California: This particular song is an ode to California, and while it's not my favorite song on the album, the fact that Wilson would later move to California from his native Minnesota suggests a strong fondness for the life that the area would have to offer. And it likely made the song more popular in California as well, so that couldn't hurt.
She Spreads Her Wings: This track is the only number from John Munson, who sings lead on the album as well, and it fits in with the overall vibe here of dealing with love and relationships, and if Munson's singing is a bit weak the song itself has some drive and is thought-provoking in its look at a woman.
Gone To The Movies: A fitting close to the album, this is a downbeat album closer about a woman who has left, and the song has enough ambiguity in it that it manages to suggest the tension of the loss of someone to the showbiz life, the discouragement of white knight tendencies on the part of the listening audience, and a demonstration of the whine of Wilson to good effect.
Overall, this is a solid album, and if I feel more critically about some of the songs in the album than I did when I first listened to it, this is a solid album overall that certainly showcases the band in a balance between the post-grunge sound that dominated the late 90's and early 2000's on rock radio and the band's own power pop sensibilities that put them more in league with Ben Folds Five. The larger public seems to have been aware before too long of those power pop interests and unsurprisingly the band had limited long-term success except among devotees of romantic power pop, which includes this reviewer. Popular at the time it was released, this album stands the test of time as well.
Post by nathanalbright on Nov 5, 2020 3:44:15 GMT -5
One Night At First Avenue, by Semisonic
This album is, at least as far as I know, the only live album ever recorded and released by Semisonic over the course of their career. It tells the listener more or less what one would expect to see, in that it shows Semisonic dealing in a warm manner with an appreciative hometown crowd during the latter part of their active period in the early 2000's. The setlist focuses on "Great Divide," the first album the band recorded, but contains material from all of the releases up to that time, including their Best of compilation that was released just as they were about to be dropped from MCA after the failure of "All About Chemistry." If there is an overall approach to the live performance that is obvious, it is that Dan Wilson's voice comes off as being rather thin and even more whiny than in studio and that the band as a whole is grittier than their power pop production live. This is, in other words, the sort of rock album that they wanted to be thought of by the rock crowd and not the more ambivalent power pop/alternative band they were in the studio. A track-by-track review follows:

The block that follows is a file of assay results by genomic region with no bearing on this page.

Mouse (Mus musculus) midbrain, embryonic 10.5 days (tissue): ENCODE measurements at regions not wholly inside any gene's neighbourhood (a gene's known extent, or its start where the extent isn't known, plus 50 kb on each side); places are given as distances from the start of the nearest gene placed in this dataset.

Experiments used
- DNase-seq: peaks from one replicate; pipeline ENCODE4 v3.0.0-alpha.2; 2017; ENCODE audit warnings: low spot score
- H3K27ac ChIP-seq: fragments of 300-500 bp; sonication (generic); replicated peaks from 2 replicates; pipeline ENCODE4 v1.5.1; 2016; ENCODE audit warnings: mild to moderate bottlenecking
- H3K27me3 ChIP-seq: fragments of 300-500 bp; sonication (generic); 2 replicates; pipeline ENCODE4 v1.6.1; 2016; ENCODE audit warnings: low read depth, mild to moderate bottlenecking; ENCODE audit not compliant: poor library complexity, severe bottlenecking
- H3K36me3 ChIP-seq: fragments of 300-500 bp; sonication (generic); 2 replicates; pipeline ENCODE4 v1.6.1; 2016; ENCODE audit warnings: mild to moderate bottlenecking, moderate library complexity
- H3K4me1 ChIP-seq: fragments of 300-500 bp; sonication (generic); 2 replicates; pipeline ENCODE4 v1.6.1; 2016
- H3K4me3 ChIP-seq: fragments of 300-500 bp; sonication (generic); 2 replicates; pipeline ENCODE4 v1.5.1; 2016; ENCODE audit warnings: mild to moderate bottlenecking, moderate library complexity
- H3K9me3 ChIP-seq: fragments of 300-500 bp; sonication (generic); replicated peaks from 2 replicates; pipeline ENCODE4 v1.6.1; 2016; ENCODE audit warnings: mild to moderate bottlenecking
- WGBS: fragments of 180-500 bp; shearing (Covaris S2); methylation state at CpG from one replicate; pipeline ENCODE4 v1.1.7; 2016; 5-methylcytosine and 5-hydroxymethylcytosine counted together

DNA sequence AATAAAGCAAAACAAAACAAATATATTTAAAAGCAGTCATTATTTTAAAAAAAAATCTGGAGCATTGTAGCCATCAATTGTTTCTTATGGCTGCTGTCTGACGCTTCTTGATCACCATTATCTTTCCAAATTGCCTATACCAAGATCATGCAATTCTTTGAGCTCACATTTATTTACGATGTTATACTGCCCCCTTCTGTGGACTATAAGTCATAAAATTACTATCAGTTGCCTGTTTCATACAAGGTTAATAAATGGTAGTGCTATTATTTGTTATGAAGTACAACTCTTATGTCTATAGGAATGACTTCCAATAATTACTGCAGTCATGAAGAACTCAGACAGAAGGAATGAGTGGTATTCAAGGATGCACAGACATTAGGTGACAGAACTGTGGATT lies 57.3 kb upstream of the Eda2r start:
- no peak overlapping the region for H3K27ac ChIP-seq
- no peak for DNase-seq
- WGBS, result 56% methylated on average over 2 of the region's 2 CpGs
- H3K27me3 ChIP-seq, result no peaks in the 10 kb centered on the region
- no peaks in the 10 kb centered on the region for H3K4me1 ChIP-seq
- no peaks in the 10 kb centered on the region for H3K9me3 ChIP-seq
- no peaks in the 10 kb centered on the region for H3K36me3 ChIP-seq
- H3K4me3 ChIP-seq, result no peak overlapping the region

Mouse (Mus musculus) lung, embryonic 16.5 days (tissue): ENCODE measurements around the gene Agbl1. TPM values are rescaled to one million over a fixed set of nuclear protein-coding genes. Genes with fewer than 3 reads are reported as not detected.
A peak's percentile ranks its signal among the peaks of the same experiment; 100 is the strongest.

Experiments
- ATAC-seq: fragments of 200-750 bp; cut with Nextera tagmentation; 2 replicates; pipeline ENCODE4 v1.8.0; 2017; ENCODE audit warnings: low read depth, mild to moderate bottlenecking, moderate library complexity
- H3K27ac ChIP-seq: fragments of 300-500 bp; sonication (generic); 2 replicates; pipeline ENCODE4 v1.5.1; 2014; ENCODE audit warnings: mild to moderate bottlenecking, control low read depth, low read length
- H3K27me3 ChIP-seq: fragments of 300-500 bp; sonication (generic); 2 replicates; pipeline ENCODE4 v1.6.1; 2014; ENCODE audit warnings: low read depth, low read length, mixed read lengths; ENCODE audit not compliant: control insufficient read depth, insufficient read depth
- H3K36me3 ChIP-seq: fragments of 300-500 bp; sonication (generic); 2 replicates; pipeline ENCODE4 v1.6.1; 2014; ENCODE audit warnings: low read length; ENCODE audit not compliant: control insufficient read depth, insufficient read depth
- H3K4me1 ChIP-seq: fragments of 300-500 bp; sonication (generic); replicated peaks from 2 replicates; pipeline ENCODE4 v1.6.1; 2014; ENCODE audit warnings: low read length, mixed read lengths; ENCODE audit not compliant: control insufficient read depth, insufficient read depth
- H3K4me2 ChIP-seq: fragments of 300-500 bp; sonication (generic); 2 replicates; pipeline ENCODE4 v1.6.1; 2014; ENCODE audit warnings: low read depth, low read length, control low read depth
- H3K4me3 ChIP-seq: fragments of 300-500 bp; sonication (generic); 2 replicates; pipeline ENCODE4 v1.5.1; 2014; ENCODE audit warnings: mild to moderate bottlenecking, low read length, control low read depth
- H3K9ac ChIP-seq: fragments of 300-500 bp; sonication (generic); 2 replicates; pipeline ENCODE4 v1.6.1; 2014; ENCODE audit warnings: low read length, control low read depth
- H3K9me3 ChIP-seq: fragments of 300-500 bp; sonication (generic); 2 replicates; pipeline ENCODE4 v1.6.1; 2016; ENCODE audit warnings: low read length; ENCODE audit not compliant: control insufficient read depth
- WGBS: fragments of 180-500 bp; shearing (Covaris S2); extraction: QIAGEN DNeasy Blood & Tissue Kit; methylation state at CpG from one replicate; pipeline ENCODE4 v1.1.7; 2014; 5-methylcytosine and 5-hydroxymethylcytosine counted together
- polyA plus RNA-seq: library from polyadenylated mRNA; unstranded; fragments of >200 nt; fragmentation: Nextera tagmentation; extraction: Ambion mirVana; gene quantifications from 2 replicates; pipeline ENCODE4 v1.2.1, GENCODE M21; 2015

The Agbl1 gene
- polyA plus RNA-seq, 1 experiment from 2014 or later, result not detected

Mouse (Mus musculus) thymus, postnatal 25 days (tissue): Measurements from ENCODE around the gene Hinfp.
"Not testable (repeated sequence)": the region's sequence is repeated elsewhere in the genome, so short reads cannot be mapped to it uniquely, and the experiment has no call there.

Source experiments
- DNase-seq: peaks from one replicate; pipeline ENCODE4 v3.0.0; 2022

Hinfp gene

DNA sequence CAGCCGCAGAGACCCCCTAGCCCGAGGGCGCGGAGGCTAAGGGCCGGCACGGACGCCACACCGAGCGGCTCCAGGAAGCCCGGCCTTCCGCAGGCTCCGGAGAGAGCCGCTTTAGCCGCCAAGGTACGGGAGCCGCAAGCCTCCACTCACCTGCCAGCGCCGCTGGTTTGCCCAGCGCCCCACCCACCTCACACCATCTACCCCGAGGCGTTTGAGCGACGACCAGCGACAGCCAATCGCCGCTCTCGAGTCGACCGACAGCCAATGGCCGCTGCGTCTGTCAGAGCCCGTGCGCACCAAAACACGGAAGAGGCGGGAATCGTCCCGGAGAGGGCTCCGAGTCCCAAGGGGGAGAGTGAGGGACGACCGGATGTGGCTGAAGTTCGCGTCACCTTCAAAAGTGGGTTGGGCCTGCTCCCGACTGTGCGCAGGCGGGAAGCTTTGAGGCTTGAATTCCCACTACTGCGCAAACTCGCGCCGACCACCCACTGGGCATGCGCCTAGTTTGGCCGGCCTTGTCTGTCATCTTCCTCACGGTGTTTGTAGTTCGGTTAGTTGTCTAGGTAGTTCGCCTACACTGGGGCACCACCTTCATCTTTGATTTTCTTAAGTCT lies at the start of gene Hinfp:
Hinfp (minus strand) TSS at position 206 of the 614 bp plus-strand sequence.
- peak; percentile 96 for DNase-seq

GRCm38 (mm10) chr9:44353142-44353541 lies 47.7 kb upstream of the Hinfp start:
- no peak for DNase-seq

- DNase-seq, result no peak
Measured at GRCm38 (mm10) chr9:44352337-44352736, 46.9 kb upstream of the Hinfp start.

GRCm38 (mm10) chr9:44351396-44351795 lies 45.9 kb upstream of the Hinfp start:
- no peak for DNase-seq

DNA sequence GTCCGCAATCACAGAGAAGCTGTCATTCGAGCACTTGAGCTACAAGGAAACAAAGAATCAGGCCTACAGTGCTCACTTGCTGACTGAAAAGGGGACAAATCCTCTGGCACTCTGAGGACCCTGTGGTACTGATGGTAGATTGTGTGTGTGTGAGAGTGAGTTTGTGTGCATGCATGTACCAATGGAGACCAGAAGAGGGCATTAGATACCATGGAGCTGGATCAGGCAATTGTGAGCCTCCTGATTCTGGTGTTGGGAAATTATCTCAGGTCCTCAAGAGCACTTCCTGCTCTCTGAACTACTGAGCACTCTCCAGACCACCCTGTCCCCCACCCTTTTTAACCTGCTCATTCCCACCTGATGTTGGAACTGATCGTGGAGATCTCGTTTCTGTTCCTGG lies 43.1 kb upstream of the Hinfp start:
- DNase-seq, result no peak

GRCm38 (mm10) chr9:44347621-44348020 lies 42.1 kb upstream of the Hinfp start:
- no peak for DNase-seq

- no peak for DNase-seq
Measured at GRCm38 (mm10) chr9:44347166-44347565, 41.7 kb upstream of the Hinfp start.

Sculpture Garden: An early ode to love written by drummer Jacob Slichter, this song is the only one that came from the "Pleasure EP" that was not included on any other works by the band. It is a strong point from that initial EP, though, and makes for an effective opener to showcase the band's interest in love songs and pretensions at high culture.
F.N.T.: One of the early singles from "Great Divide," this song showcases the band in their post-grunge mode, with another ode to love and devotion to someone who is a fascinating new thing but will still be worthy of love and devotion when she is no longer new, a noble sentiment that is easy to appreciate.
Never You Mind: One of the songs off of "Feeling Strangely Fine," this song is an energetic number and makes for an effective live performance, showing the band in a mood to show off their soundtrack pop numbers for a hometown crowd that almost certainly knows most of these numbers well.
In Another Life: This song is one of the more obscure deep cuts from "Great Divide," and it makes for a pleasant listening experience. If it's not an amazing song it's certainly a good one and a touching one and makes for a nice change of pace for the concert.